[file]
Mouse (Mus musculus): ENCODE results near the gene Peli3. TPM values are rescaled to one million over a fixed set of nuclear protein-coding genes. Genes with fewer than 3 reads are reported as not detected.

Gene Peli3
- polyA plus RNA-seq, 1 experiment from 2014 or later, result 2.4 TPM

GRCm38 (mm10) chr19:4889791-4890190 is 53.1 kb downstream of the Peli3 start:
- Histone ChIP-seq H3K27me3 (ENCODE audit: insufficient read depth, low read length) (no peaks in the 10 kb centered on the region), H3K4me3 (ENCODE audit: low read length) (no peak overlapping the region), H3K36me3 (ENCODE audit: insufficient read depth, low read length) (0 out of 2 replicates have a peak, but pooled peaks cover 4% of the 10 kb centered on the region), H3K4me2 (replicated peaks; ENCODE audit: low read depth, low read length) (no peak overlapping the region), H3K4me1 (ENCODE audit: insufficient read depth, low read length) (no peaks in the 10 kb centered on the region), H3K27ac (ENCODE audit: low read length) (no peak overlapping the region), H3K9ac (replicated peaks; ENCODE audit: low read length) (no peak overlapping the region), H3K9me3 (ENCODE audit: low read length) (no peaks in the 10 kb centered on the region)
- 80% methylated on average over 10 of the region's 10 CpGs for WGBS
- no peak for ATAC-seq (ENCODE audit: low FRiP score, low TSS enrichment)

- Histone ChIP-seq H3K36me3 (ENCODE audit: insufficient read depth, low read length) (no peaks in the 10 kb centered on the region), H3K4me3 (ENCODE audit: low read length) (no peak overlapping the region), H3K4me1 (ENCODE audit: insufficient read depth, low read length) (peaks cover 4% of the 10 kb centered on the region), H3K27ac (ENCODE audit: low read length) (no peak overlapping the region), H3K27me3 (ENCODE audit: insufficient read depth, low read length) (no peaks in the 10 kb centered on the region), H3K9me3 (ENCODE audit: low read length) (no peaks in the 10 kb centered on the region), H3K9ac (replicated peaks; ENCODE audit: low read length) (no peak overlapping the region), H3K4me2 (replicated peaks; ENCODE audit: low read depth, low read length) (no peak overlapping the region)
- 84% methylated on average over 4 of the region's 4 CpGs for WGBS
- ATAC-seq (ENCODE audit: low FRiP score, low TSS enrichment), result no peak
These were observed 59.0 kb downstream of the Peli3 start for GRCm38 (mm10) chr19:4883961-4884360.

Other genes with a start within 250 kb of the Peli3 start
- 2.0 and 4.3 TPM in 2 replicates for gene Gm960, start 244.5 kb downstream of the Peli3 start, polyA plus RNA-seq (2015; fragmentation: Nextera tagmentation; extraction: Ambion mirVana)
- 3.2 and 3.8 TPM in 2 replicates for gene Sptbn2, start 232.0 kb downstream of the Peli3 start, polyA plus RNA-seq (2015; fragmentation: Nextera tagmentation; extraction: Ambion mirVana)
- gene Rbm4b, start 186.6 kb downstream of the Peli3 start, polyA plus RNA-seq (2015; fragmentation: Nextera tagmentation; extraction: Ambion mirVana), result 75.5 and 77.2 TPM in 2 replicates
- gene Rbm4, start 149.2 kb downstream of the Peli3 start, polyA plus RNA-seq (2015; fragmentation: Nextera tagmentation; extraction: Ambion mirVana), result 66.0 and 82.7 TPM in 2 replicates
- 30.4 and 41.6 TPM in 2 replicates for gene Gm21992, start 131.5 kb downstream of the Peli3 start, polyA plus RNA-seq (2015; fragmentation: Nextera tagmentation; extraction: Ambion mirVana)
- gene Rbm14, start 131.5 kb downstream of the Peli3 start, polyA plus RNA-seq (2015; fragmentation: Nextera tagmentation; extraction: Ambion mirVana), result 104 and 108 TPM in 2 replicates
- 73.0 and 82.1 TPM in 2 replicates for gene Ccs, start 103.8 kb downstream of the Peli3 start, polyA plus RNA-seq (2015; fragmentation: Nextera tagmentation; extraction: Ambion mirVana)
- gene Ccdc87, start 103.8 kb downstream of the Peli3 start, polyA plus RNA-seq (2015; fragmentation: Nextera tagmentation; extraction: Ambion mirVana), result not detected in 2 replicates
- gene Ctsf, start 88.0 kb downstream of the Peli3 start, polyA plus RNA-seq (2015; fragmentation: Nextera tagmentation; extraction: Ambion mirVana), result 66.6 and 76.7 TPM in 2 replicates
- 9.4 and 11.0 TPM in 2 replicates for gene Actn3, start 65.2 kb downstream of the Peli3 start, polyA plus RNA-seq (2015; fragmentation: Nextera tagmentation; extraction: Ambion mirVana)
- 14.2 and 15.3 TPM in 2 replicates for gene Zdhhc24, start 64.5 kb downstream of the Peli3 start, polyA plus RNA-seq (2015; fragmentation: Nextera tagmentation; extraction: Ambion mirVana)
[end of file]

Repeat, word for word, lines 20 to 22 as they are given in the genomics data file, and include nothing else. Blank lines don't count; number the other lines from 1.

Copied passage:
- gene Ccdc87, start 103.8 kb downstream of the Peli3 start, polyA plus RNA-seq (2015; fragmentation: Nextera tagmentation; extraction: Ambion mirVana), result not detected in 2 replicates
- gene Ctsf, start 88.0 kb downstream of the Peli3 start, polyA plus RNA-seq (2015; fragmentation: Nextera tagmentation; extraction: Ambion mirVana), result 66.6 and 76.7 TPM in 2 replicates
- 9.4 and 11.0 TPM in 2 replicates for gene Actn3, start 65.2 kb downstream of the Peli3 start, polyA plus RNA-seq (2015; fragmentation: Nextera tagmentation; extraction: Ambion mirVana)